3. HIDDEN GEMS IN THE UK

The UK has many hidden (and many not-so-hidden) gems dotted throughout the country. Two of these not-so-hidden gems are Ben Nevis in Scotland and Snowdon in Wales. Both over views that stretch as far as the eyes can see and they are both popular with experienced climbers. Scafell Pike, the highest peak in England, is also a popular choice to climb. The National Three Peaks Challenge is an event which combines the three peaks and challenges participants to climb all three peaks within a 24 hour period.

Jonibek Rakhmonov, Uzbekistan

‘There have been a lot of landscapes in the UK that have taken my breath away. Each time I travel within this country, I discover something unique.

Ben Nevis, the highest peak in Scotland but also the UK at 1,345 metres and Snowdon (Yr Wyddfa), the highest peak in Wales at 1,085 metres are good examples of my trips where I discovered unique views and elements.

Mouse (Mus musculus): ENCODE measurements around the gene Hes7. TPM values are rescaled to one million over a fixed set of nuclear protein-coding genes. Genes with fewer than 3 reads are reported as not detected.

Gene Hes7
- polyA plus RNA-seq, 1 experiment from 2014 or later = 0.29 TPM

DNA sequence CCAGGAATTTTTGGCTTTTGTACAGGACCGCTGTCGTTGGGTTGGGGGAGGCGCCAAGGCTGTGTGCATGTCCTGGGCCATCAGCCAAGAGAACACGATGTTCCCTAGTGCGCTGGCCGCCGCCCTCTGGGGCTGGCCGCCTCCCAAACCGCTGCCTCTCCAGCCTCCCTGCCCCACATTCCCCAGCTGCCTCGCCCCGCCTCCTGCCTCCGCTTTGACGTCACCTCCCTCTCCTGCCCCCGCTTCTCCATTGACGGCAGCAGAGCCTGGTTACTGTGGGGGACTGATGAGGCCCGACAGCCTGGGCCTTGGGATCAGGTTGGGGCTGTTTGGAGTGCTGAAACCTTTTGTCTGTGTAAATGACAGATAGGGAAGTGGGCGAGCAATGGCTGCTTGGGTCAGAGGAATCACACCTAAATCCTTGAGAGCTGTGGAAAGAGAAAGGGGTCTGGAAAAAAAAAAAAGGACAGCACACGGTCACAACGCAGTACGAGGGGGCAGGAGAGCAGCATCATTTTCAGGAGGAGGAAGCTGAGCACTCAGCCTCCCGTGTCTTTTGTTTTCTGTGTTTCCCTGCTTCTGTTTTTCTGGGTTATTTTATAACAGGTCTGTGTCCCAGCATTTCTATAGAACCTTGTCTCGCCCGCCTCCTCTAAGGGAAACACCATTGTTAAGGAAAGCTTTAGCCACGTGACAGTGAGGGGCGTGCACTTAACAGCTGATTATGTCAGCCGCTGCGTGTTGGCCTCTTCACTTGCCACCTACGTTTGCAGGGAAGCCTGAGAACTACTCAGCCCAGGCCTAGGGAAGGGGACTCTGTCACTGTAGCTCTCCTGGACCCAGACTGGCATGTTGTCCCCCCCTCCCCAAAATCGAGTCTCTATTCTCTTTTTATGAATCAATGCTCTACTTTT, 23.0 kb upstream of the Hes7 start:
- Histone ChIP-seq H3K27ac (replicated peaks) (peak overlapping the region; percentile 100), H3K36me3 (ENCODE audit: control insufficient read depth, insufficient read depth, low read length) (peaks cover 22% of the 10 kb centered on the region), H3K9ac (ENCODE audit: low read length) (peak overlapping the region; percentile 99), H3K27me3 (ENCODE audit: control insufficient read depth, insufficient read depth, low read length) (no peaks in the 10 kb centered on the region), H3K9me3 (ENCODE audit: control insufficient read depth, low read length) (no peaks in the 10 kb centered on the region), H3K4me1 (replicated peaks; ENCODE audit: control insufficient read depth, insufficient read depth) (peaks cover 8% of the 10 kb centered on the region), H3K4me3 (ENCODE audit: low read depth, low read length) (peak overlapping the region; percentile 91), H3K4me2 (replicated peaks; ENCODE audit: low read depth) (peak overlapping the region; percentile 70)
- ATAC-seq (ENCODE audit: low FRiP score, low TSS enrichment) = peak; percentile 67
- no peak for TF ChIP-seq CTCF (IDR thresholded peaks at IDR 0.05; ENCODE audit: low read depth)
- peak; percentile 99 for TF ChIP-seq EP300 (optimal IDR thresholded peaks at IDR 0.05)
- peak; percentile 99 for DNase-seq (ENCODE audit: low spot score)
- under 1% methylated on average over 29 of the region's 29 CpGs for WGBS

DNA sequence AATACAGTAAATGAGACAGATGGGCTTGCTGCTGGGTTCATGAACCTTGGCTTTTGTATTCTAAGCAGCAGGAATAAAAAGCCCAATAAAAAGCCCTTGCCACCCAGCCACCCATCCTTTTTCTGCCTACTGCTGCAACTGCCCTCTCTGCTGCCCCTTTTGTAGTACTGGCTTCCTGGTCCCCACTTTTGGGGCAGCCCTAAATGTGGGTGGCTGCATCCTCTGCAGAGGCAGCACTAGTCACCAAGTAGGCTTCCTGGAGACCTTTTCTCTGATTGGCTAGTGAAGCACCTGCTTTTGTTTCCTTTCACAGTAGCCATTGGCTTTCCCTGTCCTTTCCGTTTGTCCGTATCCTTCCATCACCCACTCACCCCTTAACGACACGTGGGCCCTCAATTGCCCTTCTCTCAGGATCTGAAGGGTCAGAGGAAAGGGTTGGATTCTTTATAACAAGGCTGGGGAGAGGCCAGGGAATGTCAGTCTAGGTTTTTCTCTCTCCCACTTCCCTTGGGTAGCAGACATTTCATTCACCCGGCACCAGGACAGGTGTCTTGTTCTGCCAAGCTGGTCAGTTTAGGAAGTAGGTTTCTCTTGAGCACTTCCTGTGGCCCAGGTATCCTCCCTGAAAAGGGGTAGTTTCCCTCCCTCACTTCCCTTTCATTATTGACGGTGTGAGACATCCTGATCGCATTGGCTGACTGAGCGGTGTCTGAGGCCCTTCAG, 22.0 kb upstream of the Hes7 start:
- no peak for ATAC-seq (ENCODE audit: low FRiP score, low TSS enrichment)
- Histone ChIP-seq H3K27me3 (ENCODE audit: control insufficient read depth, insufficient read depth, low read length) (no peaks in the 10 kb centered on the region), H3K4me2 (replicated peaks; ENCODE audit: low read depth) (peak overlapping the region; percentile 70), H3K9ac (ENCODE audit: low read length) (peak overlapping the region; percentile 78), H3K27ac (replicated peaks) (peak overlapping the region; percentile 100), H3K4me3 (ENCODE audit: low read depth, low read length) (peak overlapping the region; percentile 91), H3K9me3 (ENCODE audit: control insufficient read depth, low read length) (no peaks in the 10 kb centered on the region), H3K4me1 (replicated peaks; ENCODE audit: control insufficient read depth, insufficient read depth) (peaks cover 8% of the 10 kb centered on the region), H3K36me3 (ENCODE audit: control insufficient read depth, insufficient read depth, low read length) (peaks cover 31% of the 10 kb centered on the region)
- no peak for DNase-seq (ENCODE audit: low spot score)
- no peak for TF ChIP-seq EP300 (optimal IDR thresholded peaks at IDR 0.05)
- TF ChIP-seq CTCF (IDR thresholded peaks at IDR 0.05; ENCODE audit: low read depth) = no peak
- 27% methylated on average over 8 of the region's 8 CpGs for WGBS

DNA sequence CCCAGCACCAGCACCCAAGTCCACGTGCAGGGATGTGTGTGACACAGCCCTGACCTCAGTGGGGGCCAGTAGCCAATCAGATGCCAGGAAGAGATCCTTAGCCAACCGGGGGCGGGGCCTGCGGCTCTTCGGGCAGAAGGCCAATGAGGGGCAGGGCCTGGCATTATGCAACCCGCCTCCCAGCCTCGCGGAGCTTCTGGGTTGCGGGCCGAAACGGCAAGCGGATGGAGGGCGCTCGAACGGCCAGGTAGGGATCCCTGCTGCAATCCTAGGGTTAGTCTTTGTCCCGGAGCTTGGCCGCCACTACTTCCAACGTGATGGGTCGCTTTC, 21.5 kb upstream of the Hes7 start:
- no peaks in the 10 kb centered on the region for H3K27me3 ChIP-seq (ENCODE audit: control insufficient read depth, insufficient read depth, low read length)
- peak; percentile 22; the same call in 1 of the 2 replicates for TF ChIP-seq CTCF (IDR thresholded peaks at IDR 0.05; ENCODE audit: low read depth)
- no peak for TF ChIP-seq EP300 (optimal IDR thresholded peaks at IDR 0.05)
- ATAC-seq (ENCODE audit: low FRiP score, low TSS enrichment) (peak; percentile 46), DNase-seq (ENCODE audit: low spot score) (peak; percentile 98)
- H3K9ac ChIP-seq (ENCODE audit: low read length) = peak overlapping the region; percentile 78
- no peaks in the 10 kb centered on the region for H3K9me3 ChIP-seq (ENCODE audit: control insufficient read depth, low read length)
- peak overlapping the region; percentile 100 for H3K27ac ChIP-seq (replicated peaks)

With a history dating back many years, every single city, town, and village I have visited are exclusive and are unique. I like being in the UK and I love discovering these hidden gems across the UK.’


4. GROWING INTO A BRIGHTON FRIENDSHIP

Since we started the scholar blogs series almost one year ago, Brighton and especially Brighton seafront/Pier has featured in nearly every blog. This alone shows how captivating a place it is to scholars and how breath-taking it is.

Emerson Zotti, Brazil